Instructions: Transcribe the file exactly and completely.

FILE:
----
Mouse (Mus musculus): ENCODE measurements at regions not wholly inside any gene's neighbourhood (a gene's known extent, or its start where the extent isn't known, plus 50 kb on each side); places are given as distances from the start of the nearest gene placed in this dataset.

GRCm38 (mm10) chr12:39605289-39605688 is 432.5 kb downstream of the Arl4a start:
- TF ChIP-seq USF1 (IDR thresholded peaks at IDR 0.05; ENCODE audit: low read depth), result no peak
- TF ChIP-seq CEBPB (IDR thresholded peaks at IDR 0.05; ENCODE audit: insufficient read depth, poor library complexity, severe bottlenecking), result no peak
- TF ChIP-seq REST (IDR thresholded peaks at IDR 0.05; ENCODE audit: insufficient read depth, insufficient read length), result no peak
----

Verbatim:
Mouse (Mus musculus): ENCODE measurements at regions not wholly inside any gene's neighbourhood (a gene's known extent, or its start where the extent isn't known, plus 50 kb on each side); places are given as distances from the start of the nearest gene placed in this dataset.

GRCm38 (mm10) chr12:39605289-39605688 is 432.5 kb downstream of the Arl4a start:
- TF ChIP-seq USF1 (IDR thresholded peaks at IDR 0.05; ENCODE audit: low read depth), result no peak
- TF ChIP-seq CEBPB (IDR thresholded peaks at IDR 0.05; ENCODE audit: insufficient read depth, poor library complexity, severe bottlenecking), result no peak
- TF ChIP-seq REST (IDR thresholded peaks at IDR 0.05; ENCODE audit: insufficient read depth, insufficient read length), result no peak